Partner earning rates are good, too. Flights on most of Delta’s airline partners earn at least 25% of mileage flown, including Aeromexico, Air France and KLM, among other popular carriers. Plus, you’ll earn Medallion Qualification Miles and Medallion Qualification Dollars based on distance flown, which is helpful for earning Delta elite status on the cheap. Speaking of elite status, remember that SkyMiles award tickets earn elite-status metrics through 2022.
Air France-KLM Flying Blue for long-haul awards
Those hoping to redeem miles on long-haul business-class flights or earn miles on Delta based on distance flown will want to credit flights to Air France-KLM Flying Blue.
This program also has dynamic pricing for all award tickets, but usually has better pricing than Delta SkyMiles for international business-class tickets on its own flights. For example, it’s not uncommon to find transatlantic business-class tickets for 53,000 miles one-way with moderate taxes and fees.
You’ll earn a minimum of 20% of mileage flown on Delta flights, including on basic-economy fares. Other carriers earn a similar minimum, and you’ll find nearly identical earning rates to SkyMiles for standard economy- and business-class tickets on other SkyTeam carriers.
Like Oneworld, do your research to see which of these programs works best for your needs. But as a general rule of thumb, I recommend earning Delta SkyMiles if you redeem miles for domestic award tickets and aren’t booking super cheap paid Delta tickets. On the other hand, Flying Blue is best for redeeming for international business class and for crediting miles from low-cost Delta flights.
Best loyalty programs to credit Star Alliance flights
Aeroplan is my top choice for crediting Star Alliance flights, though you might also consider Turkish Miles&Smiles.
Aeroplan for strong earning and a solid award chart
The program has undergone quite a few changes over the years: It revamped its award chart, removed fuel surcharges and added new credit card transfer partners. It’s also added positive features like inexpensive stopovers on one-way award tickets.
On United tickets, Aeroplan earns 25% of miles flown on basic-economy tickets up to 150% on business-class tickets, both international and domestic. Those are solid earning rates — and your points can really add up, especially on longer tickets. In particular, this is potentially extremely lucrative when flying low-cost long-haul United basic-economy tickets.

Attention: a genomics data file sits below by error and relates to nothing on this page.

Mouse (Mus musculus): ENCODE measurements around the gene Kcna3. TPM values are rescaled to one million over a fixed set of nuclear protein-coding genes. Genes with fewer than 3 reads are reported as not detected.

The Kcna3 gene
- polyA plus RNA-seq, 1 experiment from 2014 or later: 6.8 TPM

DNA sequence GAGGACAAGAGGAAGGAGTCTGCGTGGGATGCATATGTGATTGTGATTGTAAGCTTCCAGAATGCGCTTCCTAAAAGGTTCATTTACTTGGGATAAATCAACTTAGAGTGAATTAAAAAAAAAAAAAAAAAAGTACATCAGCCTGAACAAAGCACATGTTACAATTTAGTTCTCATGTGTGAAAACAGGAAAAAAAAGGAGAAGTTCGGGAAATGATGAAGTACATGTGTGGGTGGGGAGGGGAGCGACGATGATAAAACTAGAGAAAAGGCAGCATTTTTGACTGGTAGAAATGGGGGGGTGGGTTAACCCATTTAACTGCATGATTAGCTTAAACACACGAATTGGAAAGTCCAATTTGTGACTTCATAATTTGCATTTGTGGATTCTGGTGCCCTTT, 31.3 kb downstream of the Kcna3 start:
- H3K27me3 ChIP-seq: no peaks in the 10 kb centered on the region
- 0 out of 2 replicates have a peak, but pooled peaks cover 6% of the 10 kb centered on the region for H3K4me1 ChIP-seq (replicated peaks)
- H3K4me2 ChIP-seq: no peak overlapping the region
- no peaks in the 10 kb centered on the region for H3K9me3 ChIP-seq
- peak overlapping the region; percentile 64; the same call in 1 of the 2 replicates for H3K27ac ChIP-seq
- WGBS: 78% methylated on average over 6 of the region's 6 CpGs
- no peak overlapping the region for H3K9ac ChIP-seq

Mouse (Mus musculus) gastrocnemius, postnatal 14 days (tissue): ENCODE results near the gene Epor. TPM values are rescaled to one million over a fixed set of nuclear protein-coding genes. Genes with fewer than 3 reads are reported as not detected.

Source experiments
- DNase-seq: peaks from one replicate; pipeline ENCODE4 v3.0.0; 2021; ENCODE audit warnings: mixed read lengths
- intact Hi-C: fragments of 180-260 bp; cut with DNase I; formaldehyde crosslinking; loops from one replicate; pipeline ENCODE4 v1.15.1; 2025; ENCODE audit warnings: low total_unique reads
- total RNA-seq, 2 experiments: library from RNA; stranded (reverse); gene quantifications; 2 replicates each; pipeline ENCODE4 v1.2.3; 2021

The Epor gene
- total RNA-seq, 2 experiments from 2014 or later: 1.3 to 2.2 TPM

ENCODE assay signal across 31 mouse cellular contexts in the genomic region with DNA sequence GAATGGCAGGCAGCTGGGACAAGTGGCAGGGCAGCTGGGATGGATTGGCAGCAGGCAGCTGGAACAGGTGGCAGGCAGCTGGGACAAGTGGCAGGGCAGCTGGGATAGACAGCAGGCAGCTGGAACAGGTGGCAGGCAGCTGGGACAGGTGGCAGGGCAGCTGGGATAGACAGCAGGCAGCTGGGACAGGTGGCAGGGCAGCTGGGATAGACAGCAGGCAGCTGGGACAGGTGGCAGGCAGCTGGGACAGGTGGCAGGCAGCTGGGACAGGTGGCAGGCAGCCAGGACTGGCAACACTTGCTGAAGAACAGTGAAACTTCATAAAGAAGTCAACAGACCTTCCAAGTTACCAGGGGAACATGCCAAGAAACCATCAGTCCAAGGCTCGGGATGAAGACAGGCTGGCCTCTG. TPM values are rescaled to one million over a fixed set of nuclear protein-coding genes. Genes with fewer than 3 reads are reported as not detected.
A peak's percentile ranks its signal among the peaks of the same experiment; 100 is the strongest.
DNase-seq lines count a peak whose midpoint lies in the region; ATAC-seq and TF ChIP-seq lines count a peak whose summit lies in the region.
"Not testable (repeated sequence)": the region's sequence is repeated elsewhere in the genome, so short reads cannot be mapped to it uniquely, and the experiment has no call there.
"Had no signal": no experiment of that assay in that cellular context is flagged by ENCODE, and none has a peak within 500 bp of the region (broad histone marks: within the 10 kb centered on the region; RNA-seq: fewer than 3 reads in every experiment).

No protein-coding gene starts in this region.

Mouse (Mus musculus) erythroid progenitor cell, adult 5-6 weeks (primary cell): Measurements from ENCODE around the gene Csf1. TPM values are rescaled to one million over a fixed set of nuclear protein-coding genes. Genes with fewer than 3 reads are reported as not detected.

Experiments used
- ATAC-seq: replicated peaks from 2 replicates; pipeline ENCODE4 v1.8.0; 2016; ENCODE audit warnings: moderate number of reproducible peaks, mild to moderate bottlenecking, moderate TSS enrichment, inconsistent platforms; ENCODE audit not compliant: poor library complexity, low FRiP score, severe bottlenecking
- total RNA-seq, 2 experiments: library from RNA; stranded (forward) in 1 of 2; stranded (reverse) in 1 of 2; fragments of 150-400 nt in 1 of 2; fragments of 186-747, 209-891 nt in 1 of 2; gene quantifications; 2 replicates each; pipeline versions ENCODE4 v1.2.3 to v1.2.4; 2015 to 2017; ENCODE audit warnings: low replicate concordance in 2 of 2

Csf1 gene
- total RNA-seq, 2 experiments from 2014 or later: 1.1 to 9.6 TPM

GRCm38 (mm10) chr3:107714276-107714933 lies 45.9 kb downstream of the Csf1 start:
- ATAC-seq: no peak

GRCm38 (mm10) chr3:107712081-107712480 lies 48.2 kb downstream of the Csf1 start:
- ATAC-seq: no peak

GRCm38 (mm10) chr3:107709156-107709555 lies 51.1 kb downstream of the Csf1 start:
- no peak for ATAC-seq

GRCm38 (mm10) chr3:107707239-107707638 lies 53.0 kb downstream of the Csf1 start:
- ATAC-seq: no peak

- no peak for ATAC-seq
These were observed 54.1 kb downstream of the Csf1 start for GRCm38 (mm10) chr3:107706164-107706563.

Another upside to earning with Aeroplan is its solid award chart (PDF link). The new award chart takes a hybrid approach to region- and distance-based award pricing. Simply find the award chart that matches your start and end region, and then calculate the distance between the two cities to find your award cost.
Plus, you can add a stopover for 5,000 extra points on a one-way award. For example, you could book New York-JFK to Frankfurt, Germany (FRA), stay for a few days, and then continue to Dubai (DXB). This ticket costs just 90,000 points in business class, including the stopover. Just note you’ll have to call Air Canada to actually book tickets with stopovers.
You can currently transfer American Express Membership Rewards and Chase Ultimate Rewards points to Aeroplan at a 1:1 transfer ratio and Capital One Rewards miles to Aeroplan at a 2:1.5 transfer ratio. Of course, you can also transfer Marriott Bonvoy points at a 3:1 transfer ratio, with a 5,000-mile bonus awarded for every 60,000 Marriott points transferred.
Turkish Airlines Miles&Smiles for even cheaper awards (with a catch)
You might also want to consider Turkish Airlines Miles&Smiles. This program has a slightly better earning rate on United flights, with basic-economy tickets earning 50% of miles flown. It also has streamlined earning rates for other economy tickets but variable earning for business-class tickets: between 100% and 150%, based on your fare class.
The benefit of crediting flights to Turkish is being able to take advantage of its top-notch award chart. United domestic economy tickets — even those to Hawaii — cost 7,500 miles in economy and 12,500 in business class each way. This can be an excellent deal on transcontinental business-class tickets in United Polaris business class, and on all flights to Hawaii.
Note that Turkish Airlines’ doesn’t list correct prices for many partner awards on its award chart, but these prices show up on its booking engine and are bookable.
The downside of crediting to Turkish is that you have limited earning options. You can transfer Citi ThankYou points to the program at a 1:1 transfer ratio, Capital One miles at a 2:1.5 ratio and Marriott Bonvoy points at the standard ratio of three Marriott points to one Miles&Smiles mile. Keep this in mind if you decide to credit your flights to the program as it could make it more difficult for you to earn enough points to book an award.
There is no one best option for crediting paid flights with each alliance. Instead a couple of the best options presented here have their own respective pros and cons. Remember to look for a partner that earns the highest rate on the flights you take the most, has good redemption rates on your preferred redemptions and accepts transfers from your preferred transferable points programs.
Feature photo by Anton_Ivanov/Shutterstock.com.
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Editorial Disclaimer: Opinions expressed here are the author’s alone, not those of any bank, credit card issuer, airlines or hotel chain, and have not been reviewed, approved or otherwise endorsed by any of these entities.